Wednesday, September 9, 2015

Entering 4K Video World: Hardware Upgrades and Process Changes

4K video resolution is arriving - not really slowly, but in a somewhat weird way: 4K content is sparse, while consumer-grade hardware to produce and consume 4K content is getting affordable, from GoPro 4 Black and Sony FDR-AX33 camcorders costing under a $1000, to plenty of sub-$1,000 4K TV sets. This price point is a sweet spot where a video geek can get the hardware and not be overrun with guilt that must ruin the psyche of a real early adopter.

Watching raw 4K footage on a 4K TV is not something I can deal with - video has to be edited first, and in the 4K video case, it means your computer will have to move and process a whole lot more data. Which in turn means upgrades, and no matter how exciting it is for you and me, it means keeping costs down to make this all bearable for our dear sane family members.

Start with a monitor: your HD computer monitor will need to be upgraded to see the glory of 4K. I got Acer S277HK. It's not perfect: backlight is bleeding over at the corners pretty badly, but it's 4K, it's IPS, it has HDMI 2.0 in addition to the DisplayPort so it can be connected not only to a computer in a pinch, it has built-in speakers so I don' have to waste desk space for speakers, and it's not ridiculously expensive. I am very happy with it, running on Windows 10. Everything look massively more gorgeous on it than on a regular HD monitor.

To drive the 4K monitor, I got the least expensive video card I could find for the purpose, which is just about any GeForce 750Ti - it won't handle 4K gaming, but should be plenty for 4K video editing. I got the EVGA, which worked out quite nicely. It also has a fairy quite fan, and I really like when my system is quiet. GeForce 750 (non-Ti) might have worked, but based on reviews it looked iffy, so I went with the Ti, which seems to be very much up to the task.

Now, here's something I didn't experience in a while: after copying 100 Mbit/s 4K footage shot on Sony FDR-AX33 from an SD card on to the 2TB spindle SATA drive, I found that playing back 4K 100Mbit video from the spindle is all jittery as heck. I felt it is 90's all over again. Now, how do you fight this? The largest 4K clip I have is about 46 Gig and I definitely will have lots of these in the future. A reasonably priced large-capacity SSD that would provide adequate performance still costs about $250 on sale. At only 0.9 TB, it won't take very long to fill it up with 4K clips. So I got an idea: replace the spindle drive with the SSD, and to save the space, get Amazon Cloud Drive Unlimited. At $60 a year, and assuming the price will go down in the future, unlimited cloud storage looks very attractive for anyone planning to edit 4K videos. As an Amazon Prime user, I have been relying on complimentary Amazon Cloud to backup my pictures for a while. Using Amazon Cloud Drive by itself is not a particularly polished experience: one has to use awkward Amazon Cloud Client to upload files, which is a far cry from, say, DropBox quiet syncing. So although in theory Amazon Cloud Drive Unlimited seemed like a good option, I still wasn't sure how the whole workflow would look like, until I discovered the Odrive - the syncing client Amazon Cloud Drive sorely misses.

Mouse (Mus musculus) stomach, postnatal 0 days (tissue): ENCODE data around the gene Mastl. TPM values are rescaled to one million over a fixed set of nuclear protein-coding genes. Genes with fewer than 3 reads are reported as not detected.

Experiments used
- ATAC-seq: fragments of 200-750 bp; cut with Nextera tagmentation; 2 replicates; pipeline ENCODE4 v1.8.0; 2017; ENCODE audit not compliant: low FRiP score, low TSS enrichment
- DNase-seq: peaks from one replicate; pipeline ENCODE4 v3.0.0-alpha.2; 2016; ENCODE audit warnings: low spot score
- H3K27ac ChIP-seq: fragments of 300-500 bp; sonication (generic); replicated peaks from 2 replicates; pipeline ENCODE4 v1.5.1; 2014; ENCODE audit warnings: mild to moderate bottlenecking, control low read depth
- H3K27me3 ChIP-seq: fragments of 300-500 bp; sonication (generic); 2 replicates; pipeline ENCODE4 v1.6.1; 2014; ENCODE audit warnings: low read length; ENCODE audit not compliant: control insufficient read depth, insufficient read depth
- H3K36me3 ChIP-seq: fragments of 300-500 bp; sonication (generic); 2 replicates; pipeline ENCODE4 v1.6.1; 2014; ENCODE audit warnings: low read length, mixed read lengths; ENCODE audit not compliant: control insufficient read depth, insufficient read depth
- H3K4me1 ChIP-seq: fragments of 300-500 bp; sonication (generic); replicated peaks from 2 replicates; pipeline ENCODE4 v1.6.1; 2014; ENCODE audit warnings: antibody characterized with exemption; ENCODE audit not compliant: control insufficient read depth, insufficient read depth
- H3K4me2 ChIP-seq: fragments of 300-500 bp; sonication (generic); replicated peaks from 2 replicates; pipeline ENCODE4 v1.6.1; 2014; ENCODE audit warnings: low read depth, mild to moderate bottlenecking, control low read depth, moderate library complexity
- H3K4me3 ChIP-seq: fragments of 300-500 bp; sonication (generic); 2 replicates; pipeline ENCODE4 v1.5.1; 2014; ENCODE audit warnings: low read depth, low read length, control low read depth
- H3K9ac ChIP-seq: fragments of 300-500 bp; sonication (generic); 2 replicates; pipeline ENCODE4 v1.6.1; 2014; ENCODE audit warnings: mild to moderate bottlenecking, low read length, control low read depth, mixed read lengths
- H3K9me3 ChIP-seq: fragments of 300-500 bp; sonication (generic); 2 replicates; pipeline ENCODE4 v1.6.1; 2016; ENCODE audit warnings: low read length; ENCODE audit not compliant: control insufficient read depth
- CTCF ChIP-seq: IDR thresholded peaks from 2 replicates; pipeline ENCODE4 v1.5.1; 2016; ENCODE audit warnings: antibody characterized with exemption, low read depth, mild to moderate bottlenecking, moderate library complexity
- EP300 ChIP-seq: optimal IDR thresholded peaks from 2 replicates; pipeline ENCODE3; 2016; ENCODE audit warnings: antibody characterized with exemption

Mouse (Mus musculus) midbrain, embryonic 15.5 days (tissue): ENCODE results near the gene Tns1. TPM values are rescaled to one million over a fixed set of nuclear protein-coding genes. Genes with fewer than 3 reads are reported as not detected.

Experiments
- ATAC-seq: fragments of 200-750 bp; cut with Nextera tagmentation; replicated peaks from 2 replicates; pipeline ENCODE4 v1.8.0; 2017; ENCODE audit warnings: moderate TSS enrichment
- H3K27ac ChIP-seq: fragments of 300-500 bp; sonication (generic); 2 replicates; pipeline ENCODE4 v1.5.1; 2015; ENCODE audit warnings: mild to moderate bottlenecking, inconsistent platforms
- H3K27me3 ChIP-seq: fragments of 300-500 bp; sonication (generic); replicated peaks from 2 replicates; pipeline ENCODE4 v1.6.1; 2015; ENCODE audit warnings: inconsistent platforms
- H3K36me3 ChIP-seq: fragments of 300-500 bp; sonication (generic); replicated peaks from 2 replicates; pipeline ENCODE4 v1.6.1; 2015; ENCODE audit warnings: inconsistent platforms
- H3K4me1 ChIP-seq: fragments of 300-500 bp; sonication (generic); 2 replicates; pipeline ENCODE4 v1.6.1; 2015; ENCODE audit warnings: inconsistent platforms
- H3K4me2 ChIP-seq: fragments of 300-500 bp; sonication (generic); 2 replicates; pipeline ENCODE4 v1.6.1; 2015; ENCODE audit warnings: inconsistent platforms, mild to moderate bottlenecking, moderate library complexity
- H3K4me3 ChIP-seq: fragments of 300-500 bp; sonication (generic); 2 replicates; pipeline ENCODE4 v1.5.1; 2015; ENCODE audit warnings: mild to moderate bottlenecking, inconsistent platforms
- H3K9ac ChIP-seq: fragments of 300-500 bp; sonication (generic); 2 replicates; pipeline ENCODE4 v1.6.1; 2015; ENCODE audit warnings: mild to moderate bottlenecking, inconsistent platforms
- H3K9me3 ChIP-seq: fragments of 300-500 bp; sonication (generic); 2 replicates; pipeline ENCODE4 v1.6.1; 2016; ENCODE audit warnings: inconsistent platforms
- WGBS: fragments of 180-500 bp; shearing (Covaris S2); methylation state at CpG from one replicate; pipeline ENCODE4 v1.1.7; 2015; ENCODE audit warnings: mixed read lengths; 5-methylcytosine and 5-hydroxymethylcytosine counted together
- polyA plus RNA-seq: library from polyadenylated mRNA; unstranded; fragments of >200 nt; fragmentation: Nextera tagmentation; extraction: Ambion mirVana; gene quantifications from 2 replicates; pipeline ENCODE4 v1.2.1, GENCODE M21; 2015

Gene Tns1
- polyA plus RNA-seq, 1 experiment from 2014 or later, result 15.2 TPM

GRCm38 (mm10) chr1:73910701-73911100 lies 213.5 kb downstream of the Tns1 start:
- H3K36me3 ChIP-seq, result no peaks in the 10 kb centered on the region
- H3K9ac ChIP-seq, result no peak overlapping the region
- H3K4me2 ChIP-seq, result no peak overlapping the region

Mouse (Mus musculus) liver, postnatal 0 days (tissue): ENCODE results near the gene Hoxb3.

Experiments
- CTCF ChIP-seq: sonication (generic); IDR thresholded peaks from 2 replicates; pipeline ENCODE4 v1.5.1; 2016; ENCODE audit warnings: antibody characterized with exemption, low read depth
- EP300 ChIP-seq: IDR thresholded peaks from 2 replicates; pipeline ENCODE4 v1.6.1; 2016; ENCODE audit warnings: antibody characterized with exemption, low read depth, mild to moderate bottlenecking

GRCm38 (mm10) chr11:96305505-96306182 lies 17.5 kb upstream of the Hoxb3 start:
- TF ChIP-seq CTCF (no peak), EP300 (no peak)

ODrive is the secret sauce that made this whole thing come together. Now all pieces were falling into places: upload all your raw footage to the Amazon Cloud Drive Unlimited and using Odrive, unsync folders with massive raw 4K footage to save the space on the SSD. When editing video, sync only folder(s) that hold 4K footage you are working with. Once done, unsync to free space. Rinse and repeat. This way your large-capacity SSD drive will hold only your pictures and the minimum number of big 4K video clips. That can easily be managed with probably even a 512GB SSD.

Now if initial syncing of the 4k raw footage up to the Amazon Cloud Drive won't run into the ridiculous and dreaded 300GB data cap of the blood-sucking Comcast (Update: oh yeah, I did - see update below), I should be all set for editing my 4K videos on a budget, using VideoStudio X8 Pro, and not having nervous breakdowns due to fears of running out of disk space or slow hard drive performance.

Finally, once I finish editing a few 4K videos, I will stop memorizing the content of the awesome Rtings.com and get an actual 4K TV to enjoy the fruits of my labors.

Update: ODrive Windows client crashes fairly regularly. If it crashes in the middle of uploading a large file, it starts over. It crashed several times trying (and never succeeding) to upload my 46GB 1hr+/100Mbit/s 4K clip, which took my Comcast data usage to 670GB, while I never reached the 300GB cap before. Comcast forgives first three months of overages under the "courtesy months" policy. I'll is that's the case when the bill shows up.

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